Century Dictionary and Cyclopedia
- n. A name of several excellent varieties of apple.
- n. obsolete A type of pear.
- n. Any of various types of apple, having an elongated shape and often with streaky skin.
GNU Webster's 1913
- n. (Bot.) The name of several kinds of apples.
- n. any of several varieties of apples with red skins
- From Anglo-Norman parmain, peremain et al., Middle French parmain, permain ("type of pear or apple"), of uncertain origin. (Wiktionary)
“Firstly, its unusual shape - it is a very tall apple, a shape which is characteristic of 'pearmain' apples such as Adams Pearmain.”
“Look in bin/trash can, collect pearmain (1 coin here).”
“Click on its mouth to get it to open then pop the pearmain in.”
“Now if she'd er tuk thim old blue pearmain trees, I wouldn't have said a word.”
“As varieties of the Apple, mention is made in documents of the twelfth century, of the pearmain, and the costard, from the latter of which has come the word costardmonger, as at first a dealer in this fruit, and now applied to our costermonger.”
“He left a hollow limb on the old red pearmain apple-tree, because when he came to cut it there was a pair of bluebirds twittering around, frantic with anxiety.”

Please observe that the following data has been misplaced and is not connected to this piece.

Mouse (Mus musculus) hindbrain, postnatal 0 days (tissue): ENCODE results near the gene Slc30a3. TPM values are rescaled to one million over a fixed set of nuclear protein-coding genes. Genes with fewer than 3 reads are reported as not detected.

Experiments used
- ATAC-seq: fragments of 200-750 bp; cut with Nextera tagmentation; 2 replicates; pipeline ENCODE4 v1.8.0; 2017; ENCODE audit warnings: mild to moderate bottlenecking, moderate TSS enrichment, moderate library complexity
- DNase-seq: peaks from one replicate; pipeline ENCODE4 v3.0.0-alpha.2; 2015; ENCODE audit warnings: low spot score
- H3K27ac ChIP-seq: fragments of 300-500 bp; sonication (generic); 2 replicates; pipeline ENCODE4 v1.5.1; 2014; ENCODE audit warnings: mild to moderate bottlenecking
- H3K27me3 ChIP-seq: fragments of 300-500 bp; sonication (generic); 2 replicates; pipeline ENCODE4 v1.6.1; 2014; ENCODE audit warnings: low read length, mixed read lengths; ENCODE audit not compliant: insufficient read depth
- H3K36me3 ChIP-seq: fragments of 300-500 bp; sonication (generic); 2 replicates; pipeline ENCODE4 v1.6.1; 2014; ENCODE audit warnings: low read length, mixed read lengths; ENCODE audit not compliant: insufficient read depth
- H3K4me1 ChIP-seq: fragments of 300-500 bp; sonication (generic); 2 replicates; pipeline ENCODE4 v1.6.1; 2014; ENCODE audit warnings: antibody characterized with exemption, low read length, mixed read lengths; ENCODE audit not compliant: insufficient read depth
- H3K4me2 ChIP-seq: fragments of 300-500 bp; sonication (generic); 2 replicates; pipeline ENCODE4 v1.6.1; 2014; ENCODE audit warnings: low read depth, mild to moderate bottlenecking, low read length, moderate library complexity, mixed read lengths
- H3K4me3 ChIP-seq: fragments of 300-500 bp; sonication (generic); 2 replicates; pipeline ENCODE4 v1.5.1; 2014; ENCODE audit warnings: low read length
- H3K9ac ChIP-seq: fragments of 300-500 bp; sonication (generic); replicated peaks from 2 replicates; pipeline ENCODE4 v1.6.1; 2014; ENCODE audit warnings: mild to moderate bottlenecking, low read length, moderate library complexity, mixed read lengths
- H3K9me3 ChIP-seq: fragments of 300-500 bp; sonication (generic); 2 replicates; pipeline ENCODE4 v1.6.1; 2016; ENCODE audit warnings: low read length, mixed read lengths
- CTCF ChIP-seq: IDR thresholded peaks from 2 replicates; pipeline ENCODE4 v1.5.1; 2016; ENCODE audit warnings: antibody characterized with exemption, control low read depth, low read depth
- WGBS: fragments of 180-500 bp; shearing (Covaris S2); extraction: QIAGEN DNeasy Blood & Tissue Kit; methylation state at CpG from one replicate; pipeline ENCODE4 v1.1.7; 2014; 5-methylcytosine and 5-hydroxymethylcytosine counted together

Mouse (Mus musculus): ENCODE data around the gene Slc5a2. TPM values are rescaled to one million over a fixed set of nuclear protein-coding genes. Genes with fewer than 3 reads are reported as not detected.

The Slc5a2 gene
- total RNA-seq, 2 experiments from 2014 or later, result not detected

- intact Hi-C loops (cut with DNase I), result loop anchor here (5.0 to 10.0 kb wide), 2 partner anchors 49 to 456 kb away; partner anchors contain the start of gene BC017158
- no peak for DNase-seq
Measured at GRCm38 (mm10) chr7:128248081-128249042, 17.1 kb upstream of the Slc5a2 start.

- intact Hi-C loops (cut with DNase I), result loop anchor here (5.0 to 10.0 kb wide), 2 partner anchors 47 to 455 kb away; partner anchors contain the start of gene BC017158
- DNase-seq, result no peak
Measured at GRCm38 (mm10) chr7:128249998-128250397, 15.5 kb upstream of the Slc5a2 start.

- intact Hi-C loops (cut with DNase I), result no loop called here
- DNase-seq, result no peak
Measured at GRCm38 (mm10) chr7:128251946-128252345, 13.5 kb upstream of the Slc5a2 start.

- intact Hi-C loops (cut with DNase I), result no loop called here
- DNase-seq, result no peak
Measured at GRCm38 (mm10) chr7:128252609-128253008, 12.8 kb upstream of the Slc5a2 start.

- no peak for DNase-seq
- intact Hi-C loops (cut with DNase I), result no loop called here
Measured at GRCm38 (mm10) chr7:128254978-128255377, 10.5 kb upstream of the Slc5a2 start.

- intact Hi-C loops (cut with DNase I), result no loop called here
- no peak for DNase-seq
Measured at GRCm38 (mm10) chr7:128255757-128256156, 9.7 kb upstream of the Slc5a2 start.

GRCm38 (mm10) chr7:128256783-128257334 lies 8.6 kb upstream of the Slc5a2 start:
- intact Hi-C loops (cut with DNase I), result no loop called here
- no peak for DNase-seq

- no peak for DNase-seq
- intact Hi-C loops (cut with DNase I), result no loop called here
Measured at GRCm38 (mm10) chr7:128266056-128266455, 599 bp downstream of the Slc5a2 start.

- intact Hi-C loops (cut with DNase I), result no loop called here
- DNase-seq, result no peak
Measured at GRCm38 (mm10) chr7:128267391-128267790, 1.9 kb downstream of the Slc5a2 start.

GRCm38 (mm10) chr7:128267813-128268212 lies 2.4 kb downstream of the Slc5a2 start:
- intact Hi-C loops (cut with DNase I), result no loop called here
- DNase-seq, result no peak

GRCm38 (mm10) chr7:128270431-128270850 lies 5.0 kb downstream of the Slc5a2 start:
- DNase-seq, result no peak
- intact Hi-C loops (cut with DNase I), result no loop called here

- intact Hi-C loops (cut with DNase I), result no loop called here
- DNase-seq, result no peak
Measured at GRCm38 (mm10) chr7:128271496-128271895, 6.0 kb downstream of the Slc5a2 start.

“Peter and Sally were under the big pearmain apple tree at the foot of the orchard, Shelley and a half dozen beaus were everywhere.”
“On the further side of the house, Dr. Ripley had planted an apple orchard, which included some rare varieties, especially the blue pearmain, a dark-red autumn apple with a purple bloom upon it like the bloom upon the rye.”
“Molly set the barrel up on end, and that took the boy out of the reach of mischief, so he retired from view and peeped through a crack as he ate his fifth pearmain, regardless of consequences.”
“Peter and Sally were under the big pearmain apple tree at the foot of the orchard,”
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